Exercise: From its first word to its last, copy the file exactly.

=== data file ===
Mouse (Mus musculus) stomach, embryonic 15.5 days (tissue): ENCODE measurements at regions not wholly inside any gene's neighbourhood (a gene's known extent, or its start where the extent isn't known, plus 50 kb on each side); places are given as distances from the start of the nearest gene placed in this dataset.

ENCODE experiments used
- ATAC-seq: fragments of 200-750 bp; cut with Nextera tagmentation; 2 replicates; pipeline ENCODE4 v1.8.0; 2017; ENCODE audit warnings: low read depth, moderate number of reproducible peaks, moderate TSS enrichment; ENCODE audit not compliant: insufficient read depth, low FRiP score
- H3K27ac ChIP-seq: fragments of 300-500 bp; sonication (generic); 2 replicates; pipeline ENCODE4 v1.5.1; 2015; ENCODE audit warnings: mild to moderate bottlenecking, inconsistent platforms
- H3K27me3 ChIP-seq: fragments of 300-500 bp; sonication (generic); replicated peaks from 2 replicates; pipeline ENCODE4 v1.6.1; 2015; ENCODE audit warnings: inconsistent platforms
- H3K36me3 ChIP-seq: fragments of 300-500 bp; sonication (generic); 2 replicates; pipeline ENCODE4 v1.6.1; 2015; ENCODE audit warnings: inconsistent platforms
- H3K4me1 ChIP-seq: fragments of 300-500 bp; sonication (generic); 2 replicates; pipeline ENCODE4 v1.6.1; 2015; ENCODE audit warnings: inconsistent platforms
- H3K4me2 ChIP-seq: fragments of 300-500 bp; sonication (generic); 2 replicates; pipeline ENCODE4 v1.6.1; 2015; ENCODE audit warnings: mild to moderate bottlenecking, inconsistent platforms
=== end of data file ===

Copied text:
Mouse (Mus musculus) stomach, embryonic 15.5 days (tissue): ENCODE measurements at regions not wholly inside any gene's neighbourhood (a gene's known extent, or its start where the extent isn't known, plus 50 kb on each side); places are given as distances from the start of the nearest gene placed in this dataset.

ENCODE experiments used
- ATAC-seq: fragments of 200-750 bp; cut with Nextera tagmentation; 2 replicates; pipeline ENCODE4 v1.8.0; 2017; ENCODE audit warnings: low read depth, moderate number of reproducible peaks, moderate TSS enrichment; ENCODE audit not compliant: insufficient read depth, low FRiP score
- H3K27ac ChIP-seq: fragments of 300-500 bp; sonication (generic); 2 replicates; pipeline ENCODE4 v1.5.1; 2015; ENCODE audit warnings: mild to moderate bottlenecking, inconsistent platforms
- H3K27me3 ChIP-seq: fragments of 300-500 bp; sonication (generic); replicated peaks from 2 replicates; pipeline ENCODE4 v1.6.1; 2015; ENCODE audit warnings: inconsistent platforms
- H3K36me3 ChIP-seq: fragments of 300-500 bp; sonication (generic); 2 replicates; pipeline ENCODE4 v1.6.1; 2015; ENCODE audit warnings: inconsistent platforms
- H3K4me1 ChIP-seq: fragments of 300-500 bp; sonication (generic); 2 replicates; pipeline ENCODE4 v1.6.1; 2015; ENCODE audit warnings: inconsistent platforms
- H3K4me2 ChIP-seq: fragments of 300-500 bp; sonication (generic); 2 replicates; pipeline ENCODE4 v1.6.1; 2015; ENCODE audit warnings: mild to moderate bottlenecking, inconsistent platforms